As violence ravages their home and life savings disappear, many Syrian refugees are getting a taste of the home with the U.N. World Food Program’s (WFP) voucher-based food aid.
According to an article published by WFP, nearly 200,000 Syrians have fled the violent conflict to nearby Egypt and Turkey. While those still in the country endure shortages, and aide workers report an inability to safely delivery food, the WFP provides vouchers to nearly 30,000 refugees in Turkey and Egypt.
The WFP reports that these electronic or paper vouchers allow Syrians the ability to prepare the meals they are familiar with by buying foods such as cereals, dairy products, vegetables and fruits. The ability to prepare dishes that are culturally important or familiar is incredibly important for refugees who experience alienation from their home and families, or trauma from displacement and violence.
“Coming from a village, we used to grow our own vegetables, and now we have the opportunity to buy things that I used to grow and make the same type of food that we used to cook back home,” Aziza, a young refugee told WFP reporters.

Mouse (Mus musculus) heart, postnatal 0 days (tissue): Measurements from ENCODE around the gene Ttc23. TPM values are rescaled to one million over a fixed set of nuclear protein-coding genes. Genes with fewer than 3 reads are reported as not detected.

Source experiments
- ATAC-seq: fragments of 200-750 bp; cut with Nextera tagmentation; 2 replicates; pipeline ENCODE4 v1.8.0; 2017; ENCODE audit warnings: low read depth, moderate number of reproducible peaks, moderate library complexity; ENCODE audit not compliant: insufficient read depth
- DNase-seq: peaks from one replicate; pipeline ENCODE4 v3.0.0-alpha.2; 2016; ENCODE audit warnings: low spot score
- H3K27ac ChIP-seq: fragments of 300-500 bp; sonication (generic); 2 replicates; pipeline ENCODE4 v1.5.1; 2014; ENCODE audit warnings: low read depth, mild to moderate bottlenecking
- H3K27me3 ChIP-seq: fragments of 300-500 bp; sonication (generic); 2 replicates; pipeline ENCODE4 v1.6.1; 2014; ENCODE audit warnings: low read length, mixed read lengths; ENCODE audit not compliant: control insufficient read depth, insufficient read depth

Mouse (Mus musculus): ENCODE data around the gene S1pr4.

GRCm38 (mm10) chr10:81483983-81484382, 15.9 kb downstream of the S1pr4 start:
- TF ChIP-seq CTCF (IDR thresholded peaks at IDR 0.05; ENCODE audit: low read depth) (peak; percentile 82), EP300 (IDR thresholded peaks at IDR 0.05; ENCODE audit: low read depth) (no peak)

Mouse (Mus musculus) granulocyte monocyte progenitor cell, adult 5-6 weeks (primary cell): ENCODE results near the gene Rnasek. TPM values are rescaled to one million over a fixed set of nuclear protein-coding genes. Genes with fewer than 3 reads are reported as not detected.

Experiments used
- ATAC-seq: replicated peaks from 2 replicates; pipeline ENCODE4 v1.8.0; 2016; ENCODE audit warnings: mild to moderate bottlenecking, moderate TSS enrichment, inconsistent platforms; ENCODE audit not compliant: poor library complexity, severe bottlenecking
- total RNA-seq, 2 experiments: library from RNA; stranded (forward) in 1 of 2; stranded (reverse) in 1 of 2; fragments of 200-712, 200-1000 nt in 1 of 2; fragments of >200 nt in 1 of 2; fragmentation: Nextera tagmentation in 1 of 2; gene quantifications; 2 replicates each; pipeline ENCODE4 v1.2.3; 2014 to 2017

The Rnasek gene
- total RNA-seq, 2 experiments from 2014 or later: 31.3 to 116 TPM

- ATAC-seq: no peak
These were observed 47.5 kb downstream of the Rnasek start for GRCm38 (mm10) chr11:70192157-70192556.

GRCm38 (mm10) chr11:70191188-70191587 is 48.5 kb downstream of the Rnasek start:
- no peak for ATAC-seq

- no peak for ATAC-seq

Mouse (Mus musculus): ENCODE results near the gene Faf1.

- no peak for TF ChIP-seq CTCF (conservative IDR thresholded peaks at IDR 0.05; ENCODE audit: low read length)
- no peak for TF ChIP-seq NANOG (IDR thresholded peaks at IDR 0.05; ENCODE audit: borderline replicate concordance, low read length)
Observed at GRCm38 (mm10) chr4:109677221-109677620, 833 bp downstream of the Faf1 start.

The voucher system has been so well-received and empowering to Syrian refugees, the U.N. reports that many have organized and offered their temporary homes as voucher distribution centers.
This new model of aid sets an important precedent for the future of global food aid. Traditional food rations are often unsustainable in terms of transportation and quality. As long as refugees can access cooking equipment in their camps, the voucher system supports local vendors and brings refugees a comforting slice of home.